Watch your Cheese - MMM #15
After another week of writing, I now have my first summary published. Two more to go this week! In this week’s newsletter, I’ll go over some of the most curious items I came across on the internet. It’s an odd bunch this week.
📃 In this week’s mashup:
⭐Highlight: watch your cheese, because it’s being stolen
💰Investing: the wild west of NFTs and their “value”
🌐Web: ex-Reddit CEO talks about the struggle of running a modern social media platform
💽Data: data visualization thought process
🎓Skills: Budibase, an open-source no-code platform
Have a great week!
⭐Highlight: Watch your Cheese
The price of cheese has been on the rise. And it shows. Earlier this month there was a “cheese heist” in the Netherlands. At the current prices of cheese the 1,600 kilos of cheese stolen are worth $23,000.
Detailed coverage by the Financial Times and the heist backstory by the New York Times below.
Thieves made off with thousands of pounds of cheese, worth about $23,000, from a Dutch dairy farm last week.
💰Investing: NFTs and their "value"
Okay okay, I’ll admit that using the word “value” here is nonsensical. In the volatile market of NFTs (with no intrinsic value), all that exists is pricing.
The title of this article by The Guardian says it all…
‘This is the Mona Lisa of the digital world’, says crypto entrepreneur Sina Estavi who bought the NFT in March 2021
🌐Web: How to Run a Social Media Platform
It’s not often that we get a deep explanation of what it takes to be at the helm of a social media platform, subject to (all of) society’s criticism, and regulation. Yishan Wong, ex-CEO of Reddit, wrote a long Twitter thread this week explaining why he thought Elon Musk (who put out an offer to take Twitter private, for real this time) wasn’t aware of what he was getting himself into. Regardless of your opinion on Yishan or Elon, the thread is very interesting, especially the part about “censorship” and the inability of platforms to be viewed as “fair” by either side of the political spectrum.
I've now been asked multiple times for my take on Elon's offer for Twitter.
So fine, this is what I think about that. I will assume the takeover succeeds, and he takes Twitter private. (I have little knowledge/insight into how actual takeover battles work or play out)
Colin Angus describes his thought process as he creates a data visualization of Scotland’s drug deaths problem. The entire thread is worth reading if you want to get better at thinking through data visualization issues, something we all encounter at some point.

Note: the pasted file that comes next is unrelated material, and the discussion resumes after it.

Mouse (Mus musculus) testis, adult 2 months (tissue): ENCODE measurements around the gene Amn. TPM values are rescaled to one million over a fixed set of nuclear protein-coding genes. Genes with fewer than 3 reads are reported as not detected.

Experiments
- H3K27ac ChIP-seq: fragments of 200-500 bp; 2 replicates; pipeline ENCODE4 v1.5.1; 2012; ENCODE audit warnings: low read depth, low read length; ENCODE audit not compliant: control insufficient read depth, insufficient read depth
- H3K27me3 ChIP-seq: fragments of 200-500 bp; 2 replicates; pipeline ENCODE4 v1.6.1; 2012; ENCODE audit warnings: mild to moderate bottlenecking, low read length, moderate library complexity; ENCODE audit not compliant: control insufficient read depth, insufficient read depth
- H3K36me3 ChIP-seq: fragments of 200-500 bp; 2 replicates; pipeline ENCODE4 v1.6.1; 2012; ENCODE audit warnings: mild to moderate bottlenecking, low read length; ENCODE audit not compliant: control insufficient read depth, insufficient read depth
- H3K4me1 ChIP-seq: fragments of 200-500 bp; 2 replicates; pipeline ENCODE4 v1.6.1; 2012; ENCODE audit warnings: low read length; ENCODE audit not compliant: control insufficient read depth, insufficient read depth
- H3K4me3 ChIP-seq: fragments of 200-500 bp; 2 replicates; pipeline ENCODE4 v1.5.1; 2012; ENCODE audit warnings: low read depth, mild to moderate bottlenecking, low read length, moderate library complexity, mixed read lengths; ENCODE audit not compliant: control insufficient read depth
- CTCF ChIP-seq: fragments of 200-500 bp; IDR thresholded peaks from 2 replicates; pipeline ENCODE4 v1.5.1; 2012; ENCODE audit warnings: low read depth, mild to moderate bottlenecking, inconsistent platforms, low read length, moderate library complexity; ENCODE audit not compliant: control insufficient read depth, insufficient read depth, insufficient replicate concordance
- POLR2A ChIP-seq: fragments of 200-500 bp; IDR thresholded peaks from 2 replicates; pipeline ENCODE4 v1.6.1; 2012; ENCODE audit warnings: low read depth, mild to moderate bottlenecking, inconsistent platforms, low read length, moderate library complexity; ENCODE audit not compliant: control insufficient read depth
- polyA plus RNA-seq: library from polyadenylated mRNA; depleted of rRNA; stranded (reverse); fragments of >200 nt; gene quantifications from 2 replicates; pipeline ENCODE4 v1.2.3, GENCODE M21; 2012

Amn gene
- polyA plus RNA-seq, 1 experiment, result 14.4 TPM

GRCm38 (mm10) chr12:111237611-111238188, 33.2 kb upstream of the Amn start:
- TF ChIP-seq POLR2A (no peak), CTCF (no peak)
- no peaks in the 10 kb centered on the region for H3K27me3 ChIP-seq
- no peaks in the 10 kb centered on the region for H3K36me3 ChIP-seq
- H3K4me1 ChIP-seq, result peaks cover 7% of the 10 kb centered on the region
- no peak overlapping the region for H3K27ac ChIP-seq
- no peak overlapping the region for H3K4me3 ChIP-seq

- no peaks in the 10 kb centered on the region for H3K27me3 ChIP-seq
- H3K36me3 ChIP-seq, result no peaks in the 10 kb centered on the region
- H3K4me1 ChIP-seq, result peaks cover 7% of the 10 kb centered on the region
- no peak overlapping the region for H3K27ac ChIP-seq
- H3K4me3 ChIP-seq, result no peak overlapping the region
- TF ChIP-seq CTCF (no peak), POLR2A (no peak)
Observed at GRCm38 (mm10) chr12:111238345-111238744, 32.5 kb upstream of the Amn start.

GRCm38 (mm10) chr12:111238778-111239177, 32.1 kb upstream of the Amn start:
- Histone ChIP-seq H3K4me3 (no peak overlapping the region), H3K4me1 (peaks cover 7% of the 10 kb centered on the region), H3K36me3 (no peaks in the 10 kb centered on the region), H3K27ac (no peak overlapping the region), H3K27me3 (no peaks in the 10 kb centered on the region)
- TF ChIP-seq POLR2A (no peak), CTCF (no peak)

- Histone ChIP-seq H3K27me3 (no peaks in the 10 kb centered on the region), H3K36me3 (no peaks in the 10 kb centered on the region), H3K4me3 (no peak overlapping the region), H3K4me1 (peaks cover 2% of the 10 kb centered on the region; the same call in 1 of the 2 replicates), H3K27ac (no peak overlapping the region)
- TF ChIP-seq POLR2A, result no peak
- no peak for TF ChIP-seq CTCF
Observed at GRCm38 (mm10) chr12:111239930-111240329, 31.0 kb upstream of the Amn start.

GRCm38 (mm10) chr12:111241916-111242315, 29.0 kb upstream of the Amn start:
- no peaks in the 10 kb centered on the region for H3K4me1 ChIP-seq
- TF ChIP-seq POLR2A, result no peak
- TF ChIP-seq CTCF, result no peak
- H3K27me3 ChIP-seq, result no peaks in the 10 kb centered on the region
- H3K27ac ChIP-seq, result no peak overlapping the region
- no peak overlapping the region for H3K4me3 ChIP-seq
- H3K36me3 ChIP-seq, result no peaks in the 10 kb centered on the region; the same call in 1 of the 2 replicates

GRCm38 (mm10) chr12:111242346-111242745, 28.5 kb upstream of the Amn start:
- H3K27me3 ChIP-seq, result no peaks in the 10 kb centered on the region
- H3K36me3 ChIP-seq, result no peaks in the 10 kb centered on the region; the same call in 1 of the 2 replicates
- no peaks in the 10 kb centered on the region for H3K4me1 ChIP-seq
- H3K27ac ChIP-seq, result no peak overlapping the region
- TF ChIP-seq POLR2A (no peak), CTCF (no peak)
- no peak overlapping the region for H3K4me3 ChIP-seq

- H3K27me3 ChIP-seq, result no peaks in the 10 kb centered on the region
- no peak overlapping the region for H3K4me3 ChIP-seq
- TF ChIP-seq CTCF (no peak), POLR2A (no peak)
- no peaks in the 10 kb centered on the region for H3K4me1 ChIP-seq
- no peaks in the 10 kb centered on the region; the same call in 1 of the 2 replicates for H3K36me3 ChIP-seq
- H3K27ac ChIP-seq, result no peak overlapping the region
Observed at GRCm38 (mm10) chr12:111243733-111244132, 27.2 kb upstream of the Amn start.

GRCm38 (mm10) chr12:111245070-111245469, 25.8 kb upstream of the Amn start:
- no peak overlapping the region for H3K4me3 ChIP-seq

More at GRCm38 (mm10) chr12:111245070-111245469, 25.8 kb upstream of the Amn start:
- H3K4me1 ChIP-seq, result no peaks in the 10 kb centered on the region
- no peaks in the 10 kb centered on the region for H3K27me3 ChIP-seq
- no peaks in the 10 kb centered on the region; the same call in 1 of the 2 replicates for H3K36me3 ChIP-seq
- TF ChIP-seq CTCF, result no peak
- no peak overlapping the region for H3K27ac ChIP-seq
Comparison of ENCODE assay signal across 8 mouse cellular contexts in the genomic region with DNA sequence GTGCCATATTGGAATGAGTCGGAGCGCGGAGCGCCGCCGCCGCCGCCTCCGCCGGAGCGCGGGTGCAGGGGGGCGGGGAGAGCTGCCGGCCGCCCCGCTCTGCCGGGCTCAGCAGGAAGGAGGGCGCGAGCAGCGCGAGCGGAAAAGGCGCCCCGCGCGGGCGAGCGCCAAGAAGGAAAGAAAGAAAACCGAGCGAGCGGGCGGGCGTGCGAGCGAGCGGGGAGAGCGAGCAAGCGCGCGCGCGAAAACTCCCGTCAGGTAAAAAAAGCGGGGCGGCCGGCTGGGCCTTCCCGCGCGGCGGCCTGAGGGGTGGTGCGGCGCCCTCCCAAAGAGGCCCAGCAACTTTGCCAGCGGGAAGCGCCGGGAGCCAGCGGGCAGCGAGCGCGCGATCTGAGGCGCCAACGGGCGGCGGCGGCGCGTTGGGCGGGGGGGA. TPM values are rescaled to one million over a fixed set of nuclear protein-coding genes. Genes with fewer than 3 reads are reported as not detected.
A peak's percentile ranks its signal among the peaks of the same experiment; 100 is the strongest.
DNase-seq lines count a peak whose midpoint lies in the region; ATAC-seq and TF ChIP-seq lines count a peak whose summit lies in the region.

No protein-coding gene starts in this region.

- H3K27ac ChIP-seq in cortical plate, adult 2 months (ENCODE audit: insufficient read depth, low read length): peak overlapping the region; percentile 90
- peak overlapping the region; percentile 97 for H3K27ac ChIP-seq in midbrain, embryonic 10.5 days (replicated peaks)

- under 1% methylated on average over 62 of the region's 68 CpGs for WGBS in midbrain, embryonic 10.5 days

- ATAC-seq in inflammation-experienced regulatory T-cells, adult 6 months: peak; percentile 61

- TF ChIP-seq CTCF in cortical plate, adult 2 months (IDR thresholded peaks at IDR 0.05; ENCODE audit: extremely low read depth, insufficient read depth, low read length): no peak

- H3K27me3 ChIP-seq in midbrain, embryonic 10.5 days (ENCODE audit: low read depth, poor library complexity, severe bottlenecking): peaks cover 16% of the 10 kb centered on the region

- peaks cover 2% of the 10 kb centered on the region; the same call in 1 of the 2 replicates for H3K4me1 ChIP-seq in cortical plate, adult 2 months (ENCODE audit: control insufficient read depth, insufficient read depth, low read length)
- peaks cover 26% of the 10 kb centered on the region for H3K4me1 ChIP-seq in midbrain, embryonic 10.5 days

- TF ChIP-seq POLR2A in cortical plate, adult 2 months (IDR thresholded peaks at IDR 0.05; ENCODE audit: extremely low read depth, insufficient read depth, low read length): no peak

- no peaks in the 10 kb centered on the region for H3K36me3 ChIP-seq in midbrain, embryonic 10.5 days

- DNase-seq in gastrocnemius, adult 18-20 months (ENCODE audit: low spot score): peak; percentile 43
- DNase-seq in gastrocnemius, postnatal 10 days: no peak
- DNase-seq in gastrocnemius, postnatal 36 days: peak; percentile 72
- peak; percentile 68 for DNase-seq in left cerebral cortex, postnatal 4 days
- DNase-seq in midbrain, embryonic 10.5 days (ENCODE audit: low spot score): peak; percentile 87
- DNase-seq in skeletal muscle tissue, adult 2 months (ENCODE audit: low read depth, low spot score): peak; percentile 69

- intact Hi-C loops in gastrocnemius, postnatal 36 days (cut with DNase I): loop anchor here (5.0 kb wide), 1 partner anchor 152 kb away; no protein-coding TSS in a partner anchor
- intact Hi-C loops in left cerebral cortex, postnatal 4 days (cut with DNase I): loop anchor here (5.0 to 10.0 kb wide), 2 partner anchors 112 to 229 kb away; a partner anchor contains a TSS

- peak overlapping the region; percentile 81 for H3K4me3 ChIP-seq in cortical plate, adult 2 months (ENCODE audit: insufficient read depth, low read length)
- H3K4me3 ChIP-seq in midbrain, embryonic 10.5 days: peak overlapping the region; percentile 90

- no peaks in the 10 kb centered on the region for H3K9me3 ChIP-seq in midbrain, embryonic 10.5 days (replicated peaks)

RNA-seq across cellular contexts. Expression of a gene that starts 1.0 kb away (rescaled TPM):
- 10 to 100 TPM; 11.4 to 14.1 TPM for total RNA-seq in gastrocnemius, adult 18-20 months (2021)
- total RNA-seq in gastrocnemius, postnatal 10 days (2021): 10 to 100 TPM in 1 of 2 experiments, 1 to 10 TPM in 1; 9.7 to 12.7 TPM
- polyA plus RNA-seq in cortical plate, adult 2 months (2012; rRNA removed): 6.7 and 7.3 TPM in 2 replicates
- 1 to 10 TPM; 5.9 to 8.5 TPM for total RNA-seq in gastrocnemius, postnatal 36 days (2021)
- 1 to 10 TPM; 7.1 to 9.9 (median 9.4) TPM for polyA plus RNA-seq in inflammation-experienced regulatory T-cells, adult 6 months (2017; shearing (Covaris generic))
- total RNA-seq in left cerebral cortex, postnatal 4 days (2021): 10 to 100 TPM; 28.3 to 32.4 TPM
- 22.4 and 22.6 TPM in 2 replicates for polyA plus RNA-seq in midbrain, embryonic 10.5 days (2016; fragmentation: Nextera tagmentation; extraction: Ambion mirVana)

I posted this graph yesterday as part of the #30DayChartChallenge and a few people have asked some reasonable questions about why I chose to present this data in this way.
So I thought I'd write a thread to explain my thought process... https://t.co/fJnCaL4IrR
🎓Skills: Budibase and no-code in general
I’m a firm believer that no-code or low-code app building will be the future. A few reasons:
The world is way too dependent on spreadsheets that are error-prone, easily breakable by users, and hard to keep in sync. We need to move towards full-fledged databases for more of our daily operations. But: databases are complicated and not understood by most end users.
There is increased demand for accurate recent data throughout organizations to support decision making (through forecasts, dashboards, pricing info, etc.)
Having a separate team (IT) build systems to achieve a better data situation creates friction, as they are not aware of the end user’s needs and need to figure those out first.
No/low-code solutions mitigate all these issues. They allow tech-savvy end-users to create apps on top of databases that look like spreadsheets, but have constraints (i.e. you cannot enter text in a date field). They can share these apps with colleagues who can add/change/remove data with forms, and build dashboards on top of it all. The data can be freely imported into other tools for forecasting, etc. No more scraping PDFs to find data, or manually copying data from emails.
No-code has the potential to revolutionize the way we work to the same extent as the humble spreadsheet. This week I discovered a great option that I’ll be trying out: Budibase. It’s open-source, which means it’s free to host it yourself (for unlimited apps) and they only charge for enterprise support. They also have a great trial account (that they host for you) that can run up to 4 apps.
If you want to stay ahead of the pack in terms of IT skills, no-code app development will be something to get into sooner rather than later.
Budibase is a modern, open source low-code platform for building modern internal applications in minutes.
Due to the summary workload, I haven’t managed to create a blog post or video this week. Hopefully, that’ll change soon 😁.
Have a great week!